Last night, after a resounding 27-6 loss to the San Francisco 49ers, Arizona Cardinals quarterback Derek Anderson went off on Arizona Republic sports writer Kent Somers, who asked him what he and teammate Deuce Lutui were laughing about on the sidelines near the end of the game. The tirade is likely to join those of Jim Mora, ex-Cards coach Dennis Green and Ryan Leaf in the pantheon of NFL infamy. You can see it here.
Going through the comments for this video, I noticed two primary responses:
1) Derek Anderson is an untalented D-bag of a quarterback and a petulant child to boot.
2) Who cares what he was laughing about? Can’t a guy have a break? The media is just out to provoke.
Both are right and both are wrong.
Stripped of any context, the question comes off as a bit vapid and unnecessarily provocative. After all, it’s ultimately immaterial what two football players are laughing/smiling about between themselves on the sidelines. It might make decent material for the next “NFL’s Funniest Players” compilation, but that’s about it. It has little to do with the thrashing the Cardinals got.
Oh, but it might. Because they were losing badly at that late point in the game. Maybe they should take a cue from more successful teams who keep their faces in the game.
But fair enough. Like anyone else having a bad day at work, a moment of levity couldn’t possibly hurt, right? It’s not like you have to be a stone-cold stoic to get things done. On that point, I agree. Two players sharing a light moment in the face of a rout isn’t that big a deal. It might be frustrating to see if you’re a fan of that team, but these guys aren’t robots.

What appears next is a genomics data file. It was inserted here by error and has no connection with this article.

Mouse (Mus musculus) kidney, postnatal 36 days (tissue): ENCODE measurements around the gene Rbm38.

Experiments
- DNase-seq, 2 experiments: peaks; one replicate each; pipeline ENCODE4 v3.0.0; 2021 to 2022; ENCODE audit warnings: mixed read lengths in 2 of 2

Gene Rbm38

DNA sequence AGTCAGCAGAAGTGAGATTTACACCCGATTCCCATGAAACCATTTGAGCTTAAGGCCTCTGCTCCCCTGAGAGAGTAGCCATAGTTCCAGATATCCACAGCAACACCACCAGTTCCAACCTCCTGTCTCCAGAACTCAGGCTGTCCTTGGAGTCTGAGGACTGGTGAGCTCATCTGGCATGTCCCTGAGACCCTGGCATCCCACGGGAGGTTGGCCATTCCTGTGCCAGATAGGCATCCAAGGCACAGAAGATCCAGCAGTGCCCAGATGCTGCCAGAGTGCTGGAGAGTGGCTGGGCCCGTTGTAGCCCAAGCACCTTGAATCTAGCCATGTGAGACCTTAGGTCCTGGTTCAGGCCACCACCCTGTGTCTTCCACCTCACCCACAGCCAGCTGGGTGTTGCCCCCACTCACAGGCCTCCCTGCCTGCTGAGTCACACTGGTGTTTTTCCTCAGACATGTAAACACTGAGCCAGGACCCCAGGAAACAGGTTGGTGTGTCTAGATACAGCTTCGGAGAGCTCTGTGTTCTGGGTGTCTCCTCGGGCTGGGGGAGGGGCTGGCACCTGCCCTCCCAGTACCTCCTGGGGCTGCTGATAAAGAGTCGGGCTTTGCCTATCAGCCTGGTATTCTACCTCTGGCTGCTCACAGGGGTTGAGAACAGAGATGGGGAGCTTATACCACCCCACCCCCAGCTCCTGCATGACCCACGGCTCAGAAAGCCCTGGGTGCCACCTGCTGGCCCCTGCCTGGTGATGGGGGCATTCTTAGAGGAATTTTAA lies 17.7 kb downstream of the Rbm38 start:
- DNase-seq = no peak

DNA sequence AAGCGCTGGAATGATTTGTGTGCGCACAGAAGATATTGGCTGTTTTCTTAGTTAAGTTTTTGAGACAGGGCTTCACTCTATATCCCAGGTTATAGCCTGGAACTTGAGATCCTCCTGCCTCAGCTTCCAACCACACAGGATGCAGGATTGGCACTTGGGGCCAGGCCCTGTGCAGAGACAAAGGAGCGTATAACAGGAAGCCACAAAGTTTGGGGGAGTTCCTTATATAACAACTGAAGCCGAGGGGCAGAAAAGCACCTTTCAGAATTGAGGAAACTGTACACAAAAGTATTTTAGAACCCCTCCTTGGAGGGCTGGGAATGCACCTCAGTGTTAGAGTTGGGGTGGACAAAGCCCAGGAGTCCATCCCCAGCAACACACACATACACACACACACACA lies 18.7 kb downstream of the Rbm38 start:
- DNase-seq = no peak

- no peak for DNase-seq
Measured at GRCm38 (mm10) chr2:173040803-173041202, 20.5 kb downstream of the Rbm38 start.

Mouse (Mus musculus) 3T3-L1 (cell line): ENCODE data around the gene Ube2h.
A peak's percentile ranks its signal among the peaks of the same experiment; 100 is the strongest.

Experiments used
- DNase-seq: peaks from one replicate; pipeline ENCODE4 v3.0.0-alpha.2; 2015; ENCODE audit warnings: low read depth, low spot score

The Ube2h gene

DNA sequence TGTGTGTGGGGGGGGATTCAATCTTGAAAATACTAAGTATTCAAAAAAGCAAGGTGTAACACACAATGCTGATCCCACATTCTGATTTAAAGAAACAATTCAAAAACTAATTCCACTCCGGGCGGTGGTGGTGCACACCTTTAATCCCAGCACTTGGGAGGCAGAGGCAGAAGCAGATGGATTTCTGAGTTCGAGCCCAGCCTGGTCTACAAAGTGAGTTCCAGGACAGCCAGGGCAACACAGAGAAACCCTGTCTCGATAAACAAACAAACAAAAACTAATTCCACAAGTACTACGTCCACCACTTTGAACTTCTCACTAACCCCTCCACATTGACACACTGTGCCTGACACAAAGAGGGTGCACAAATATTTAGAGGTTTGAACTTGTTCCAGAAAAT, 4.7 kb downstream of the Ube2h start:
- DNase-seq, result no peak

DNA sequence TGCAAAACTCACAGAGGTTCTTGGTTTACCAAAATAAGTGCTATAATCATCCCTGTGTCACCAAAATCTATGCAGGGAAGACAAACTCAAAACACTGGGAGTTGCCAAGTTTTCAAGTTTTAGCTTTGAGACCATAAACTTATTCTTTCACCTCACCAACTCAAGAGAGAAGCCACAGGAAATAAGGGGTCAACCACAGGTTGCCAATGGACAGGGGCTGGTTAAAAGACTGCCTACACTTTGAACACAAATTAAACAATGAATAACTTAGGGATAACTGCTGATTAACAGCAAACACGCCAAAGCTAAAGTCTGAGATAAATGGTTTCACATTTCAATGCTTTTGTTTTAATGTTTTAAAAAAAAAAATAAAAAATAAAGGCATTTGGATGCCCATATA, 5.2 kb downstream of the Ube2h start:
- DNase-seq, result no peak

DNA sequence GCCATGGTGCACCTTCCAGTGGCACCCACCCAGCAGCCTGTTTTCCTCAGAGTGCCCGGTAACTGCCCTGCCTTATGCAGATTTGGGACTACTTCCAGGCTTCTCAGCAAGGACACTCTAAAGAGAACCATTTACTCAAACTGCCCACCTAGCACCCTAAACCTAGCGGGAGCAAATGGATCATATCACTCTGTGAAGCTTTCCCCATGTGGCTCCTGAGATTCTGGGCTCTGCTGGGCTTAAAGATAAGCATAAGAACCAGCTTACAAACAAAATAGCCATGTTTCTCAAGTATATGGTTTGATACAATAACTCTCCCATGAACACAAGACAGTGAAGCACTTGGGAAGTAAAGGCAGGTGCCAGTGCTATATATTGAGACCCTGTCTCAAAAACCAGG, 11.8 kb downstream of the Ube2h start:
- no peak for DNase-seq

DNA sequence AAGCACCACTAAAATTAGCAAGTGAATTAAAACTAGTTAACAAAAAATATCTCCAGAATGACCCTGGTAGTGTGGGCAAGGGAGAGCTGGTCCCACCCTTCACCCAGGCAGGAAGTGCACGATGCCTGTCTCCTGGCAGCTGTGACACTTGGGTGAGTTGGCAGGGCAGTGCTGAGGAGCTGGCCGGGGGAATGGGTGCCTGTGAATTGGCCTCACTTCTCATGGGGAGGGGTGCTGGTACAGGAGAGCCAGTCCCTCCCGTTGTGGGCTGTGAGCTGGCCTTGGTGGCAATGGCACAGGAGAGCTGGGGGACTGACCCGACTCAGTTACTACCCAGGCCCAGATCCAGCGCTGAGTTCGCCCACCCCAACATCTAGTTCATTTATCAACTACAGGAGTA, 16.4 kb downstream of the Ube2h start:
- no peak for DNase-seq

And, yes, the media as a whole asks tons of utterly ridiculous questions that never have anything to do with anything. It seems to be getting worse as the paparazzi grows in popularity and investigative reporting falls out of favor.
On the other hand, if the joking around is a constant, lingering issue that seems to be related to Arizona’s woes, then maybe reporters SHOULD ask about it. In fact, maybe that’s the most appropriate issue to address. If Cardinals fans and the football community in general think Anderson’s too quick to laugh off his team’s struggles on a weekly basis, then he deserves to be taken to task for it.
On Derek’s end, he missed an opportunity to own the moment and perhaps define his career in a positive sense. If he felt, like many did, that the question was inappropriate or irrelevant, he could have deflected it. He could have been a good PR machine with an answer like this:
“Well, that’s between us, but sometimes when you’re on the sidelines and things get bad, you have to take a moment to realize it’s just a game. Don’t get me wrong; when we’re on the field, we’re all business. If you see me laughing at the line when we’re that far behind, you know, grill me all you want. But it isn’t one moment like that on the bench that’s going to ruin our team’s chances — it’s the way we’ve been playing all season. And we just gotta focus on that more than anything.”
Or he could have done a mea culpa:
“Yeah, I see how that comes off in light of the way we played. That’s my fault. I’ll work on it.”
Or, if he thought the question was stupid, he could have at least tried to be clever with it:
“What were we laughing about? My endorsement potential after this game.”
Something like that. After all, a self-deprecating laugh isn’t so bad after the game.
As it stands, Anderson has some major damage control to deal with this week. He took a situation (player vs. media) in which most football fans favor the player, and handled it in all of the wrongest ways (denial, anger, defensiveness, tirade, persecution complex, storming off). It’s a textbook lesson for public figures in how not to deal with the press.
Ryan Leaf should worry, because Derek Anderson’s a few interceptions away from taking away Leaf’s one claim to NFL infamy. Memo to Derek: don’t read your apology from a piece of paper and then toss it in your locker. Your mistakes aren’t the only ones from which you can learn.